Sometimes you know something is broken or a bad idea but need to do it anyway -- please follow the special comment token guidelines to not confuse the next engineer. Append your name or initials and the date of the comment when using these special comment tokens.

Special Comment Tokens
Token Meaning Deprecated tokens
*FIX The associated code is actually broken and has known failure cases. All instances of these should be fixed before shipping. Do not use this tag for hacks or suggested development. Do not simply tag the code with the token alone or simply provide instructions since then it is unclear if that is how it is broken. For example: "// *FIX: invalidate stored textures when number of faces change" -- is really unclear if it is an instruction or a buggy side effect of the code segment. FIXME BROKEN BUG
*HACK The associated code relies on external information or processes outside the normal control flow for the function to work. HACK
*TODO The associated code should be optimized, clarified, or made more reliable. Provide instructions along with why it is probably a good idea to execute on the comment. TODO
*NOTE This denotes that there is something tricky or special about the associated code above and beyond answering the typical 'what' and 'why.' NOTE "NOTA BENE" NB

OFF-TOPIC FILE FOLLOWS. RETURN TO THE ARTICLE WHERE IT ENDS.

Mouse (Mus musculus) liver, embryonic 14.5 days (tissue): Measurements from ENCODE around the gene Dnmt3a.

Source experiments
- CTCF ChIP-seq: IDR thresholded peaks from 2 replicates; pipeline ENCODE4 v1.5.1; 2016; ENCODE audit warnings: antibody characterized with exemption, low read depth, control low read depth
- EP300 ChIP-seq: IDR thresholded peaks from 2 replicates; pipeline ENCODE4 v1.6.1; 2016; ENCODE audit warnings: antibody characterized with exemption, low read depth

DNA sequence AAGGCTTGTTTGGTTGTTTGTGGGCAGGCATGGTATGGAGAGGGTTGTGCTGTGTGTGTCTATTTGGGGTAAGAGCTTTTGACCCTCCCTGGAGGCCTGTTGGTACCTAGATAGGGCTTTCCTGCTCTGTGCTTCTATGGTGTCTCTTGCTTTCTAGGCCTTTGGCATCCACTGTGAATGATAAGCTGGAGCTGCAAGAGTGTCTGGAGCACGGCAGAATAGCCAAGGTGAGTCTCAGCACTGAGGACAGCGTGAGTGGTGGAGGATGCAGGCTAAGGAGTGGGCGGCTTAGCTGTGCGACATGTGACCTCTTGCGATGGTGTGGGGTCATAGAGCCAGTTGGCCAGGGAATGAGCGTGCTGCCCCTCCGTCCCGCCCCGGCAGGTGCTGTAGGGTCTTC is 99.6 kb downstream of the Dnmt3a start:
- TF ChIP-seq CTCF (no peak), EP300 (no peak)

// *FIX: This will fail if the packets arrive out of order.

// *HACK: Filter out some extra information from this packet and
// put it into the status bar since it is more up to date than the last
// balance update.

// *TODO: This call does not always need to be made and is
// computationally expensive. Write a test to see if it must be made
// during this iteration.

// *NOTE: The tile is actually 257 pixels wide, so we have to 
// fudge the texture coordinates a bit for this to look right.

Function Declaration

The return value of the function should be on the same line as the function name, e.g.

void foo_func(S32 bar)
	// do stuff


No New Serialization Formats

After much effort and unit-testing, LLSD is now the sanctioned format for all new serialization tasks. Do not implement another serialization scheme unless you have a signed and notarized letter from Elvis explicitly stating that a new serialization format is a good idea. If speed is essential, LLSD has a fairly speedy binary parser and formatter.

String Handling

Prefer the use of std::string as a string container and std::ostringstream for constructing strings from multiple sources.

If you must use printf style formatting, use snprintf() or llformat(). Never use user supplied data (including configuration files) to specify formatting instructions to those functions.